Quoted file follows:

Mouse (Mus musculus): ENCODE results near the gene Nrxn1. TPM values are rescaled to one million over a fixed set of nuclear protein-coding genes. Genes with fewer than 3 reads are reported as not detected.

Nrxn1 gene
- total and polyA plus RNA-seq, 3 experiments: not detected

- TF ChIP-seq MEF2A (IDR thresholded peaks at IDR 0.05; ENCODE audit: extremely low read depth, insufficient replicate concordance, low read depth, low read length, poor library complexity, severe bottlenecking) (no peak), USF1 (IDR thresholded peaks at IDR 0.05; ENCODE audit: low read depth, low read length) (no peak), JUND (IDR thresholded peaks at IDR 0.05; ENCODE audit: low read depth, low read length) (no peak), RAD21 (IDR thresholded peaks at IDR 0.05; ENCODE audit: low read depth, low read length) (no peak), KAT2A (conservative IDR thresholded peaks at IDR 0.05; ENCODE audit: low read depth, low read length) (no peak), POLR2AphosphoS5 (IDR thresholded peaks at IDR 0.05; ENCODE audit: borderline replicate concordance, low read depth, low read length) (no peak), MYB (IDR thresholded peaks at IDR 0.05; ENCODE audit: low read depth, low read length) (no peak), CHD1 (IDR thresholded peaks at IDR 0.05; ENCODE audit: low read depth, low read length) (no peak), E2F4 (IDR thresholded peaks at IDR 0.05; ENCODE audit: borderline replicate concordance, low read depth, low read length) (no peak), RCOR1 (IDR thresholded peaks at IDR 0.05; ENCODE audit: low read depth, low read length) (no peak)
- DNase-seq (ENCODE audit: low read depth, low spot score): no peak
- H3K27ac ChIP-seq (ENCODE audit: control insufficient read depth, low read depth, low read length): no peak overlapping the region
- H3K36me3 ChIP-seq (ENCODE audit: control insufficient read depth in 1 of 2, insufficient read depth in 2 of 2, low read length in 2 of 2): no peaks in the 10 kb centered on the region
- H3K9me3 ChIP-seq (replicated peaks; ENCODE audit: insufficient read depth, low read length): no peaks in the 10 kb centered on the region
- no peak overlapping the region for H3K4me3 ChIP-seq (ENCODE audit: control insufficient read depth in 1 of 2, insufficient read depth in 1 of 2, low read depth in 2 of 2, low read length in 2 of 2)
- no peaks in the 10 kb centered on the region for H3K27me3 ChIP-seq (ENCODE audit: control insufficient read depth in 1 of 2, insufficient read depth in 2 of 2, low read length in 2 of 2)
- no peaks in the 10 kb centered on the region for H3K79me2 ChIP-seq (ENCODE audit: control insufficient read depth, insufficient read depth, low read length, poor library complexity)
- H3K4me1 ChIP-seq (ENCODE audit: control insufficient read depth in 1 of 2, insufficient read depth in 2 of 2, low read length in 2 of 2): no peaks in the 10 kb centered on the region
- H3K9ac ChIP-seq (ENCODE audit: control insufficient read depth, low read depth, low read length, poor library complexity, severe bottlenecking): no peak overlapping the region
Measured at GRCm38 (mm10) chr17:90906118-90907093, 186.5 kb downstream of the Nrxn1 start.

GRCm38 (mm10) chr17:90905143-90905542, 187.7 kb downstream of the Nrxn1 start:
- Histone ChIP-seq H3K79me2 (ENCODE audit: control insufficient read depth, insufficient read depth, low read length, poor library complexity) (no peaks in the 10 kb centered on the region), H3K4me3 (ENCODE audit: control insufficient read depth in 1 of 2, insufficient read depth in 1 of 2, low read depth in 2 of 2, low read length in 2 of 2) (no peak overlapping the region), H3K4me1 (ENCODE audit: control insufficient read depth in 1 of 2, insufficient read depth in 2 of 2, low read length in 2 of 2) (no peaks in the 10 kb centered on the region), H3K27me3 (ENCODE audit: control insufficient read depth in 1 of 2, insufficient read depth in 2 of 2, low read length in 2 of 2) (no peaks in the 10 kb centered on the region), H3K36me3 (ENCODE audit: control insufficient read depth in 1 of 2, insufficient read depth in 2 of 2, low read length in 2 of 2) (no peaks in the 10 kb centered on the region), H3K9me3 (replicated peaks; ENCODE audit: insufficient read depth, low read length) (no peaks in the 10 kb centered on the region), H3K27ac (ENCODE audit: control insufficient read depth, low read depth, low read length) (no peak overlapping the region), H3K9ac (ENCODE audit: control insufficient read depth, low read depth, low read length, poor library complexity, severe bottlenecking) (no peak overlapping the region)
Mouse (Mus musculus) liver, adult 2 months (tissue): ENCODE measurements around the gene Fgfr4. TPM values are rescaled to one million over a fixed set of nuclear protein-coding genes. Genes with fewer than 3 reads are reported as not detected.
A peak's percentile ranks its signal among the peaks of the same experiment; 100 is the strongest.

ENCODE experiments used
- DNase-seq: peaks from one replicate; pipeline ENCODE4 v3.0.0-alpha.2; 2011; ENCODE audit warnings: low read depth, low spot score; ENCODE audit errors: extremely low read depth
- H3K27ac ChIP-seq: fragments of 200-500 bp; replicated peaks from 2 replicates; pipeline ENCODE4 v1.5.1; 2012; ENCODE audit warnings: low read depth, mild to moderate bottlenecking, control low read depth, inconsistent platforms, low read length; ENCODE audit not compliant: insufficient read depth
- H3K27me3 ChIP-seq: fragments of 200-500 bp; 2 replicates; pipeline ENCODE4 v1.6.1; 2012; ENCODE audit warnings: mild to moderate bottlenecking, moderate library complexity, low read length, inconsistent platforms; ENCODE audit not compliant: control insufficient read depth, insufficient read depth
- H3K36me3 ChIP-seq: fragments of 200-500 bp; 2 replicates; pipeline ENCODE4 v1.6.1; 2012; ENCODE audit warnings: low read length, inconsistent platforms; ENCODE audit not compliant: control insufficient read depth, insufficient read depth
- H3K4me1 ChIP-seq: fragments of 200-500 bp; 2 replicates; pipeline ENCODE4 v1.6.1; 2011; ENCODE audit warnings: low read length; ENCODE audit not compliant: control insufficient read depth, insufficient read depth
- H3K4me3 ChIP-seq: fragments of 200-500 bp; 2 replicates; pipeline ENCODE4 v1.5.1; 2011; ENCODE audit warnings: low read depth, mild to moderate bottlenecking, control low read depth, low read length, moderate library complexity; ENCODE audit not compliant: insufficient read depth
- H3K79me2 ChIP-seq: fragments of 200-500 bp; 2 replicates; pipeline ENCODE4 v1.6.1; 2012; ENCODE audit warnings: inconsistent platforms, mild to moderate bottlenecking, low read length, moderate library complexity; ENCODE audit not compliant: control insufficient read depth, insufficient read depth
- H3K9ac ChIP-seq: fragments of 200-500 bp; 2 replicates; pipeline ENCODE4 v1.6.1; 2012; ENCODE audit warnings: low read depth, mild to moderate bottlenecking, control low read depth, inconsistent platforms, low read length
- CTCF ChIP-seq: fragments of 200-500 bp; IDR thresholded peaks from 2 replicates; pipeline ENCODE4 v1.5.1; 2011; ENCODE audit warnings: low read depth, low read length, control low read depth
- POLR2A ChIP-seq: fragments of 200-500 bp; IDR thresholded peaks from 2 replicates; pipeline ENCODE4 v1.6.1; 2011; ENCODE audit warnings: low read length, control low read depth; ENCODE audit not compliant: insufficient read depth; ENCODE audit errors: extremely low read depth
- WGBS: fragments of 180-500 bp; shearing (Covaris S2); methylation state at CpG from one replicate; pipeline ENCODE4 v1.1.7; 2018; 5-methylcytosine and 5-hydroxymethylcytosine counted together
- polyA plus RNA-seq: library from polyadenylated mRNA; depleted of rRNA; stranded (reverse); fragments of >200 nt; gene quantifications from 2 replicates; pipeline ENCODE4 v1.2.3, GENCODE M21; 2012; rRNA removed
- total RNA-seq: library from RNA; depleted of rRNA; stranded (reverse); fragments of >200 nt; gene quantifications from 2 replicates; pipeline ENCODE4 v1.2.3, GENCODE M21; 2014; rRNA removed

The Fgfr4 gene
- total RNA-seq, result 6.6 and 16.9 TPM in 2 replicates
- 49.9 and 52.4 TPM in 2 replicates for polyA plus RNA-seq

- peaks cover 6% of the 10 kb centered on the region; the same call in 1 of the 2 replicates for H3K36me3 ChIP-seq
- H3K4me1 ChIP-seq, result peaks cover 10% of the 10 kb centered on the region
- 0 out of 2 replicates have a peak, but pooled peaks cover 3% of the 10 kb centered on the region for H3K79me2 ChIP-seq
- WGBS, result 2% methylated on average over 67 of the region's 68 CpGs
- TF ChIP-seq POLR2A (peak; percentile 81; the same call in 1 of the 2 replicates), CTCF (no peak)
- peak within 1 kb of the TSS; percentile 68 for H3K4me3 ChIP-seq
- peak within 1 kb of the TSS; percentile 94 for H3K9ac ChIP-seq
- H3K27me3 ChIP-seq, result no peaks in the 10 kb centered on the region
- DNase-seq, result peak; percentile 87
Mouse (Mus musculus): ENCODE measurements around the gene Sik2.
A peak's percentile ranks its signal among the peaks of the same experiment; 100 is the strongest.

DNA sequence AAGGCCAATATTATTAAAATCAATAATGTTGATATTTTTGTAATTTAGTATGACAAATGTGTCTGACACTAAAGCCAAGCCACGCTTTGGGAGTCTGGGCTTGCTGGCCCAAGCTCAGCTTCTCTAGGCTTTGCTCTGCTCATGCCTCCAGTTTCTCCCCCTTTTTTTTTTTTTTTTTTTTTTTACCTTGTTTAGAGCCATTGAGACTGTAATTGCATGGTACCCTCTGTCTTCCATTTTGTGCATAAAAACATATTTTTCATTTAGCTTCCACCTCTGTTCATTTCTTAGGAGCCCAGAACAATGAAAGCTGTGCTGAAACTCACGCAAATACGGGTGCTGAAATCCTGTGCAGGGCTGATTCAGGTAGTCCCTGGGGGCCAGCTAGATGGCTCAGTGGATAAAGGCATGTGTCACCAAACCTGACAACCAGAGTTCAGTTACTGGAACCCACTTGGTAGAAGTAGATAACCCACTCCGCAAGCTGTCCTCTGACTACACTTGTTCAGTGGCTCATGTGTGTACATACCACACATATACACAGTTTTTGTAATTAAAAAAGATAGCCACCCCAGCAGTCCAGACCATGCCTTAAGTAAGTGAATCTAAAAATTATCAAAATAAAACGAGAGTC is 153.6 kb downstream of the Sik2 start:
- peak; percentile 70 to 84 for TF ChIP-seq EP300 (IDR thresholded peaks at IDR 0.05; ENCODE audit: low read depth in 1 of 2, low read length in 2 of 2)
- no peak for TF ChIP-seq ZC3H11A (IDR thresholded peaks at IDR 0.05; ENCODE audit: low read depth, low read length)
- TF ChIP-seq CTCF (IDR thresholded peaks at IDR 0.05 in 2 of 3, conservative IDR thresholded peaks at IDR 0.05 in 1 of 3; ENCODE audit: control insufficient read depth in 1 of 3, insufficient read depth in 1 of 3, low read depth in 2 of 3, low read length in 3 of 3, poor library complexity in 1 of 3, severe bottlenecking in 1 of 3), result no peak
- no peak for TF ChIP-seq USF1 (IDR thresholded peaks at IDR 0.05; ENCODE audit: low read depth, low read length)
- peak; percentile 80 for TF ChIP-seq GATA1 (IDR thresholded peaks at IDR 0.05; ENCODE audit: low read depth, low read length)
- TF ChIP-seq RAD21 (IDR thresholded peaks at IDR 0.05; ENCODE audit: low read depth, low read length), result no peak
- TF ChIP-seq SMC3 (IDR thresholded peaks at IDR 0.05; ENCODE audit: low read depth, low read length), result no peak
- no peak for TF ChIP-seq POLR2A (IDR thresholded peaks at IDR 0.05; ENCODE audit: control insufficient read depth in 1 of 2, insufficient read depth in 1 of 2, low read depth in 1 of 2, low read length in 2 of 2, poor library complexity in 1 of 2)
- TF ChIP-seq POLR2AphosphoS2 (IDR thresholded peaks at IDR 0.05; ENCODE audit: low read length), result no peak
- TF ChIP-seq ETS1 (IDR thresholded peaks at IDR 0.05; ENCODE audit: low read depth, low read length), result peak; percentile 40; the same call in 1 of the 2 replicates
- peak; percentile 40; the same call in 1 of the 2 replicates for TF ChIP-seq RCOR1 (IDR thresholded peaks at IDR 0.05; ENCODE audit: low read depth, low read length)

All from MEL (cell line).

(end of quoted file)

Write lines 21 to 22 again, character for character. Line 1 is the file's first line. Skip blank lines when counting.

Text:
- H3K27ac ChIP-seq: fragments of 200-500 bp; replicated peaks from 2 replicates; pipeline ENCODE4 v1.5.1; 2012; ENCODE audit warnings: low read depth, mild to moderate bottlenecking, control low read depth, inconsistent platforms, low read length; ENCODE audit not compliant: insufficient read depth
- H3K27me3 ChIP-seq: fragments of 200-500 bp; 2 replicates; pipeline ENCODE4 v1.6.1; 2012; ENCODE audit warnings: mild to moderate bottlenecking, moderate library complexity, low read length, inconsistent platforms; ENCODE audit not compliant: control insufficient read depth, insufficient read depth